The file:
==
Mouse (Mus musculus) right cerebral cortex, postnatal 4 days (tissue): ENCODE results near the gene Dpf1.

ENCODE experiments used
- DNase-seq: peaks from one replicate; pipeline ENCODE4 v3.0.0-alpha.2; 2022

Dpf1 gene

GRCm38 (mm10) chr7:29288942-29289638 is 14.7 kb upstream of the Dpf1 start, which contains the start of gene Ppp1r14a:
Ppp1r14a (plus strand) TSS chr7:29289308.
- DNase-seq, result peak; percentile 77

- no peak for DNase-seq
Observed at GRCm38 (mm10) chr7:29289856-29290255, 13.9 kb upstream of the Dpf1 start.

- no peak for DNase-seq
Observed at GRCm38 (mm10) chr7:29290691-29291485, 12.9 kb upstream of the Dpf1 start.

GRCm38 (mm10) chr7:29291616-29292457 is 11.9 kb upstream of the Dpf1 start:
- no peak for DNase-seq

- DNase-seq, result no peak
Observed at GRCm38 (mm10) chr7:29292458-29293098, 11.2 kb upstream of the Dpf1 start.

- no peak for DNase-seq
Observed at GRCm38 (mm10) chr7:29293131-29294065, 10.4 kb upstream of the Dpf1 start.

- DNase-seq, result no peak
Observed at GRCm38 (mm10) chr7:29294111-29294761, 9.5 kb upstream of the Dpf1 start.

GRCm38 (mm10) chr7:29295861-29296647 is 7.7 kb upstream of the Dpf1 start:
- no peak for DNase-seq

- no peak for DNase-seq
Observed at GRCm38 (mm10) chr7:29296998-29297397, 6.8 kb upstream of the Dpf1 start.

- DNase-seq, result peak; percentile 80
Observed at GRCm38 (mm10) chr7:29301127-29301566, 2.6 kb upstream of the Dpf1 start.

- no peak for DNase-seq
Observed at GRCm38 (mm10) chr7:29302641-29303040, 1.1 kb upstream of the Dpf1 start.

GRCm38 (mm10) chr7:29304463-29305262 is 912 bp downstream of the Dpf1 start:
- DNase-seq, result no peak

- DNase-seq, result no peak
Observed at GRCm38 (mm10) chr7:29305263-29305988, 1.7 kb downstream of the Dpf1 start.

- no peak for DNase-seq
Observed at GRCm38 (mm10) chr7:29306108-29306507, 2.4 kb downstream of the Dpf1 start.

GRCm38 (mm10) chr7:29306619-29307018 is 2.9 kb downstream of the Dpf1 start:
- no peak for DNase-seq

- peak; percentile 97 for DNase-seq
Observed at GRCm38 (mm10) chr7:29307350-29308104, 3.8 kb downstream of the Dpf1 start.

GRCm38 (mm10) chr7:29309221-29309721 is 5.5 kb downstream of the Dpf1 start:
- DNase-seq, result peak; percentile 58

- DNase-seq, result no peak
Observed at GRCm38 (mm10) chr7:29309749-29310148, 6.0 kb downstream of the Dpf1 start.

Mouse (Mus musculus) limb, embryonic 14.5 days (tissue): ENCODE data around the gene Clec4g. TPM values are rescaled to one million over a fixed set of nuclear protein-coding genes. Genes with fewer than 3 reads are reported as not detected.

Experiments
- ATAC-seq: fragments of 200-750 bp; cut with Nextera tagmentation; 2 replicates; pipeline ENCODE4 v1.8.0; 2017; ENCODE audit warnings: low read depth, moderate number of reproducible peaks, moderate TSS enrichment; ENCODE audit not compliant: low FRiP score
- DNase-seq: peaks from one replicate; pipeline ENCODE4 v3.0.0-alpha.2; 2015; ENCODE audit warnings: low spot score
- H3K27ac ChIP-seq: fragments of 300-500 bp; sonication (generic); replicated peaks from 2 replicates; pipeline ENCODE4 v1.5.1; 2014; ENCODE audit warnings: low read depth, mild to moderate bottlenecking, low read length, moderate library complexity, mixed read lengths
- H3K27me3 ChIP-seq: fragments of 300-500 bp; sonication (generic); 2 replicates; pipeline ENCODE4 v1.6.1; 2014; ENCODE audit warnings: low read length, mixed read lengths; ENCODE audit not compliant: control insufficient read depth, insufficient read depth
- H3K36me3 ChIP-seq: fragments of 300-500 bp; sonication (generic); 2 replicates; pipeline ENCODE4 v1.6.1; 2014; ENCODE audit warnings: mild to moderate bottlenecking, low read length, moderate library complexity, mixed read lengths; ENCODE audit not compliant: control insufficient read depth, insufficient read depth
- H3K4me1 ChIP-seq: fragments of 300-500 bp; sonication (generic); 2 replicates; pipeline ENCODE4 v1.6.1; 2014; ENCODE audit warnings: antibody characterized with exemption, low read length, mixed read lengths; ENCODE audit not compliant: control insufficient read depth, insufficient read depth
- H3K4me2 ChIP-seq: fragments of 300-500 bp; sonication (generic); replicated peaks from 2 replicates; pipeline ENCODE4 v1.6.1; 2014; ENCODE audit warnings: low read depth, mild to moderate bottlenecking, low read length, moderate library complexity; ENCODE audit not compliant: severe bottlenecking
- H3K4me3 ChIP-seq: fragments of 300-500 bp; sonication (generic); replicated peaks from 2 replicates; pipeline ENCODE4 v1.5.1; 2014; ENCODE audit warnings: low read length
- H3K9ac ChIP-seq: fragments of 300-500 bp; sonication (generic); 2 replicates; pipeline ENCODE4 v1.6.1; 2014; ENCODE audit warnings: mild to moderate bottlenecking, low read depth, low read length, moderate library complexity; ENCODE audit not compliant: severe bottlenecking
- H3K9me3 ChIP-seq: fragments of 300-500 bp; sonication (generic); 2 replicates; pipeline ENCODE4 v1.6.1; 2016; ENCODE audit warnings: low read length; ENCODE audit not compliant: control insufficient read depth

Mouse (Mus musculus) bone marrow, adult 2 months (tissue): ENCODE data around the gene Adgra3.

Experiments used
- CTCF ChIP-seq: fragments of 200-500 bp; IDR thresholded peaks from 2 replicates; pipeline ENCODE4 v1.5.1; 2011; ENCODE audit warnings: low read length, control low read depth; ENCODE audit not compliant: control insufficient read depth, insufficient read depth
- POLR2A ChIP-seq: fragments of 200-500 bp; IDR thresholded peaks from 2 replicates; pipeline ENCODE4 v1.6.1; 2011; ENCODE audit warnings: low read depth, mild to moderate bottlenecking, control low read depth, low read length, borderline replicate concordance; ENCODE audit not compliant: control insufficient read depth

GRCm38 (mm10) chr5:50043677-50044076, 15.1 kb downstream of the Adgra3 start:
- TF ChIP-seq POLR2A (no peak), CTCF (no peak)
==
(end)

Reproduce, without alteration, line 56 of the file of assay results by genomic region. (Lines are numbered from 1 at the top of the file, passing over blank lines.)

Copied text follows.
- CTCF ChIP-seq: fragments of 200-500 bp; IDR thresholded peaks from 2 replicates; pipeline ENCODE4 v1.5.1; 2011; ENCODE audit warnings: low read length, control low read depth; ENCODE audit not compliant: control insufficient read depth, insufficient read depth